Guest / Limited Access /

Alvin Plantinga is among the preeminent philosophers of his generation. After a long career, chiefly at Calvin College and the University of Notre Dame (where he is emeritus John A. O'Brien Professor of Philosophy), Plantinga has formally retired, but he hasn't been idle. In his new book, Where the Conflict Really Lies: Science, Religion, and Naturalism (Oxford University Press), he sheds light on a subject that is often obscured by posturing and superficial polemics. John Wilson, editor of Books & Culture, spoke with Plantinga about the underlying harmony between scientific and religious accounts of reality.

Most of your book is taken up with the proposition that there's superficial conflict but deep concord between theistic religion and science.

In certain areas, the right word would be alleged conflict. For example, I argue that there's no real conflict between evolutionary theory—that is, the scientific theory of evolution apart from any naturalistic spin—and what C. S. Lewis called "mere Christianity." There's no real conflict, even though conflict has been alleged by people on the Right as well as on the Left. Richard Dawkins, Daniel Dennett, and a host of others claim that there is outright conflict between evolutionary theory and belief in such a person as God, who has created and designed the living world. At the other end, there are Christian thinkers, too—like Phillip Johnson—who think there is irreconcilable conflict between the scientific theory of evolution and Christian belief.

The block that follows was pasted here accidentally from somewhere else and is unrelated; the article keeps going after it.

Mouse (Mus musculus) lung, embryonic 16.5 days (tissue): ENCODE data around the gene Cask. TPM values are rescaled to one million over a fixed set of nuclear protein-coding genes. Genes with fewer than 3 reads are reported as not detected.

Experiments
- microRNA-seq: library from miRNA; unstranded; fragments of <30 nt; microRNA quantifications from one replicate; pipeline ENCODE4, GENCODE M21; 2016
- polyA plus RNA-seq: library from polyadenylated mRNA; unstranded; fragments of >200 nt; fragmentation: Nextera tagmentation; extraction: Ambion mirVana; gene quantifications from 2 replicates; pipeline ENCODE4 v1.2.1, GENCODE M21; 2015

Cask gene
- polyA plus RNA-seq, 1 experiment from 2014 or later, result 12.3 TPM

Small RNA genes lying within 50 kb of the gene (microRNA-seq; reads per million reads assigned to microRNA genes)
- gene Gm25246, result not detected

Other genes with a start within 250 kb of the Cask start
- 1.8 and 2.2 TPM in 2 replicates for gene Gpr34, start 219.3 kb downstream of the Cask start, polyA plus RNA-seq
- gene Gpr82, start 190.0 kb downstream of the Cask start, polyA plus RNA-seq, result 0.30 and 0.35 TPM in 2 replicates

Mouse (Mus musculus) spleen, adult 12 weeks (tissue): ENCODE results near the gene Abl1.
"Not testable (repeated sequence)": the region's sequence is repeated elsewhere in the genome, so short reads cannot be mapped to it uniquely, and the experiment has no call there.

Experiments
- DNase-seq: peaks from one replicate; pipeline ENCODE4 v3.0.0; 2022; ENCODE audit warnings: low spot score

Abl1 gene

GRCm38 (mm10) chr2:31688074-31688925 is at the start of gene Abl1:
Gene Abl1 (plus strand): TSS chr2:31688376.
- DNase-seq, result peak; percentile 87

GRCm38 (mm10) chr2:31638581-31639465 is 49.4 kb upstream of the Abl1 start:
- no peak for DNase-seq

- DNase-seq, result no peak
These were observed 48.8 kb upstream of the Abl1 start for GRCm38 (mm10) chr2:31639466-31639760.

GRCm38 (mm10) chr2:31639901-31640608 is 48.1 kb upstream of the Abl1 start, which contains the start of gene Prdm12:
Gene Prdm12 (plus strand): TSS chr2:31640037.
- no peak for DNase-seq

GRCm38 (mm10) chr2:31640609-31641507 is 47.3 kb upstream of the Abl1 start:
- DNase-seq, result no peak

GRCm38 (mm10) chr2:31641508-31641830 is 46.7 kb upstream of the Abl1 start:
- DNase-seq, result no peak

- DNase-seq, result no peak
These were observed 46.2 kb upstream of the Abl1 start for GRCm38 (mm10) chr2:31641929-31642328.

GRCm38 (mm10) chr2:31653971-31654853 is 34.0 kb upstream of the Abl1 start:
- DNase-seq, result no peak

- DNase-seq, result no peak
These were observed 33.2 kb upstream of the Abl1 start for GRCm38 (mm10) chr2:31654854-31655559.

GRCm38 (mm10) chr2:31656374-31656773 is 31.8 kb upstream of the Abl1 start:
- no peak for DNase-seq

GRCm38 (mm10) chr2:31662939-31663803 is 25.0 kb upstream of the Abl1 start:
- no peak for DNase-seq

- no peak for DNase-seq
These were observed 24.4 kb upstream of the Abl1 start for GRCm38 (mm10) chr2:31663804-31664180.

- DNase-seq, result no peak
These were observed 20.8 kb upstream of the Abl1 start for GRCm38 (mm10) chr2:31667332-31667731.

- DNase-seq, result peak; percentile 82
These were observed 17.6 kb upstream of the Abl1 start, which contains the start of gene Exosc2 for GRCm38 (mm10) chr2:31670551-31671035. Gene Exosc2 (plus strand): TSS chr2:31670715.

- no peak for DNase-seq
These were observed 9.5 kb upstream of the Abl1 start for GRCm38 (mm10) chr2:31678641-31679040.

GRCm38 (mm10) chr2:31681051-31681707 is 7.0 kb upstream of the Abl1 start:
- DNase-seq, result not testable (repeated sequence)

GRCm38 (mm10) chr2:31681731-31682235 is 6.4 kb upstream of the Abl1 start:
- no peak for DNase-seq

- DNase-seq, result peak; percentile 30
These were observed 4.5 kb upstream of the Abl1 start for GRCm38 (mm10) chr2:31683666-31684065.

But I don't think there is. What current scientific evolutionary theory says is that the living world has come to be via a certain process of natural selection operating on some form of genetic variation. And it's ...

Subscriber access only You have reached the end of this Article Preview

To continue reading, subscribe now. Subscribers have full digital access.

From Issue:
Read These NextSee Our Latest
Also in this Issue
Subscriber Access Only Be Not Afraid
Facing fear with faith.
RecommendedAre We Distracting Ourselves to Death?
Are We Distracting Ourselves to Death?
How technology-driven "hyperreality" hijacks our attention and makes us numb to real-life dangers.
TrendingDied: Tim LaHaye, Author Who 'Left Behind' a Long Legacy
Died: Tim LaHaye, Author Who 'Left Behind' a Long Legacy
Jerry B. Jenkins: 'Thrilled as I am that he is where he has always wanted to be, his departure leaves a void in my soul.'
Editor's PickThe Real Cost (and Power) of Seeking Justice
The Real Cost (and Power) of Seeking Justice
The murder of Willie Kimani can rally the global Body of Christ for an end to impunity.
Christianity Today
Q & A: Alvin Plantinga on Conflict Resolution with Science
hide thisDecember December

In the Magazine

December 2011

To continue reading, subscribe now for full print and digital access.